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Student Spotlight

Student Spotlight: Marieli Rubio '21

Marieli Rubio headshot

Why did you decide to attend Santa Clara University?

I decided to attend Santa Clara University because of its small classes sizes, its Jesuit values, and its location in Silicon Valley. I attended SCU’s Summer Engineering Seminar my junior year of high school and I was able to envision myself as a student on SCU’s campus right away!

Why did you choose to study Civil Engineering?

After speaking with Rudy Leon and Dr. Tonya Nilsson from the Civil Engineering Department my first-year at SCU, I decided to transfer from the School of Arts and Sciences to the School of Engineering as a Civil Engineering major. I witnessed their passion to design and build a more sustainable future and became very interested in the types of projects and courses that were offered in the department. As an engineering student, I was excited to learn more about problem-solving, work on hands-on projects that had an impact on communities, and tackle problems such as climate change and housing inequalities. My dream job has always been to work on frugal innovation projects in Latin American countries to merge my interdisciplinary interests of business and engineering.

What are you involved in at SCU?

At SCU, I am the Vice-President of the American Society of Civil Engineers and have held the position of Community Outreach Director of the Society of Hispanic Professional Engineers. I was a LEAD Peer Mentor in the LEAD Scholars Program and also enjoy playing intramural basketball and soccer in my free time. I have worked at SCU’s Center for Sustainability and have been a research assistant for Dr. Barbara Burns in the Child Studies Department for the past 3 years. Additionally, I was able to study abroad in Cork, Ireland my junior year and have participated in the East Los Angeles immersion program. My involvement at SCU has introduced me to many of my closest friends and has significantly enriched my college experience.

What has your experience been like as a first-generation Latina in Engineering?

As a first-generation Latina in Engineering, I was constantly seeking role models, validation, and guidance within Civil Engineering to help with my discernment process. It was challenging to face microaggressions in classrooms and during my internships due to the lack of Latinx professionals in STEM. Nevertheless, it has motivated me to trailblaze for other Latinas who are interested in engineering and to provide mentorship and advice whenever I can. I have learned to be resourceful, confident, and honest after four years of my engineering education. It has instilled in me the importance of giving back to my community and increasing representation in academia and industry. 

Have you experienced any challenging times at SCU? And how did you manage your education?

Balancing a rigorous academic schedule and trying to navigate college has been incredibly challenging. I experienced high levels of confusion, frustration, stress, and imposter syndrome. As an engineering student, juggling leadership positions, social events, and taking care of mental, emotional, and physical health has been an eye-opening experience. To become more balanced, I integrated mindfulness and affirmations into my daily routine to hold myself accountable to give myself study breaks and self-validation. It has required many vulnerable conversations and lots of failure to experience the self-growth and confidence I have today.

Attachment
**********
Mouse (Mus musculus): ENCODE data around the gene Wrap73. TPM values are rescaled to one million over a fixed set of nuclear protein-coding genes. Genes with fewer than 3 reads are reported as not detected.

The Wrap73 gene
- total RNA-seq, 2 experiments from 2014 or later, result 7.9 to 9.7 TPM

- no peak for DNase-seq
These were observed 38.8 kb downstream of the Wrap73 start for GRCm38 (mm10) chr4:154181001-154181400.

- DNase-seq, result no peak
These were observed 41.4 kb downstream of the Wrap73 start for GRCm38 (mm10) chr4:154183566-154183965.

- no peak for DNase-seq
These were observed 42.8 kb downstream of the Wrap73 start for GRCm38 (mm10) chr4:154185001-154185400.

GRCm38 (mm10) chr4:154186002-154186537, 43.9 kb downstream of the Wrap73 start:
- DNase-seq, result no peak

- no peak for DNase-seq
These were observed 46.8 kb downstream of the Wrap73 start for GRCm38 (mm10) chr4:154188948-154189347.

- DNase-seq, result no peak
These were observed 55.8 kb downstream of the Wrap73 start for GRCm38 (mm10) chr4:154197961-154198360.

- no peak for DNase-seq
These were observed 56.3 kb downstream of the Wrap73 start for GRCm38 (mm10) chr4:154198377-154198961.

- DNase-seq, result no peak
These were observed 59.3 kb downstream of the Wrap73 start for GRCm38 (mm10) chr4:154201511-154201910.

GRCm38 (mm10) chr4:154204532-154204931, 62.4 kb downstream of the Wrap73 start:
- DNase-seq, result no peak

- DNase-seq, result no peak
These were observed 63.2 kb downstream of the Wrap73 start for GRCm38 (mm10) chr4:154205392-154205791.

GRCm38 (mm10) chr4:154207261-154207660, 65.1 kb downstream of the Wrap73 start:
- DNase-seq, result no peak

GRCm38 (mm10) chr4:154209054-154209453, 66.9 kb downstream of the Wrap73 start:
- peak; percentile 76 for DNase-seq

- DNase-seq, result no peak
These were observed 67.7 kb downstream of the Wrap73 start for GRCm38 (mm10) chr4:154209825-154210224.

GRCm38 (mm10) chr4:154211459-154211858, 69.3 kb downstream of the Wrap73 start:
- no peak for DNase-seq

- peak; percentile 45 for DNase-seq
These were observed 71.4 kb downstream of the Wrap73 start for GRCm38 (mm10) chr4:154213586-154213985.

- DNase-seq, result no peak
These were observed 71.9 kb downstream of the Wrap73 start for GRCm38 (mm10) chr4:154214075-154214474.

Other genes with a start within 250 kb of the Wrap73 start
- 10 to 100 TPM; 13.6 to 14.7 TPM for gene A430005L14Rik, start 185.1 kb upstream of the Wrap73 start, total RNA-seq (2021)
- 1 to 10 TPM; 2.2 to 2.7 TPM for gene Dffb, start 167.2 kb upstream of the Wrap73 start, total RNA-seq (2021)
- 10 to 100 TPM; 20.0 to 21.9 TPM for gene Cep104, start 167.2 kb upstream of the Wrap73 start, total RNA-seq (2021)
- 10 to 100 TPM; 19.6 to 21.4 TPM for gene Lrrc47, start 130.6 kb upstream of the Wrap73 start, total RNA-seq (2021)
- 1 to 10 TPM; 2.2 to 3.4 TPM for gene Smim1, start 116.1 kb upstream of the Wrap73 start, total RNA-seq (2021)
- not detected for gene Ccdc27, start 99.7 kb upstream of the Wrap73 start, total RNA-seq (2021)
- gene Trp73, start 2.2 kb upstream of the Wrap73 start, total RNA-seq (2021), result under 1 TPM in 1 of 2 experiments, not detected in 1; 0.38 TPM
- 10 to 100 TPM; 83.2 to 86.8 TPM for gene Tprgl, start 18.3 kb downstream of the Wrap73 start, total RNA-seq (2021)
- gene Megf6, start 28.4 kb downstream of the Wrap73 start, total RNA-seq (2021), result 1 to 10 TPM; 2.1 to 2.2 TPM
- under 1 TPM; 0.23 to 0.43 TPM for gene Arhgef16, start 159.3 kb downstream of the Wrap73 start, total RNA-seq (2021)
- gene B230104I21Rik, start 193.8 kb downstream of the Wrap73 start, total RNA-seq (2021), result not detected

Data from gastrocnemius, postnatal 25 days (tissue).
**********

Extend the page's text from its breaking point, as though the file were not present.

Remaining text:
What are some accomplishments that you are most proud of?

As a volunteer at Third Street Community Center for the past couple of years, I co-founded the Virtual STEM for Latina Girls and represented SCU at the Young Engineers Program, which helped scale the non-profit’s efforts to serve more students. Leading these efforts helped remind SCU students to embrace the mentality of paying it forward, serving as a role model and mentoring students to help amplify opportunities for the younger generations. As a first-generation Latina STEM student myself, I have witnessed the power of programs like these in helping students work towards higher education and advocating for more diversity in the STEM workforce. 

What has contributed to your success at SCU? Any faculty/staff/mentors?

There are so many individuals who contributed to my success at SCU. My Class of 2021 Civil Engineering cohort was instrumental in working together to get through difficult courses and making labs and class projects fun. The faculty in the Civil Engineering Department was incredibly supportive during my time here as well and I am so grateful for their support and guidance. My mentors, Sean O’Keefe, Gina Amos, and Silvia Casillas helped me navigate college and encourage me to stick with it during times of self-doubt. 

What are your plans for the future?

Post-graduation, I will be relocating to San Francisco to work as a Director at a social enterprise known as Career Launch to help high school and college students find career-related jobs and internships in the hidden job market. In the near future, I hope to pursue a master's or PhD program in engineering education or learning technology. 

Do you have any advice for younger SCU Engineering students?

Remember to celebrate the small wins along the way and not allow your major or academic success define your worth. Try your best to find hobbies outside of schoolwork and take time to care for your mental health. Engineering is a demanding and challenging field, but it is very rewarding and fulfilling. Be sure to seek out mentors, professors, club organizations that will act as support networks when times are tough. Overall, just keep in mind that hard work pays off and that your engineering skills will allow you to catalyze change. 

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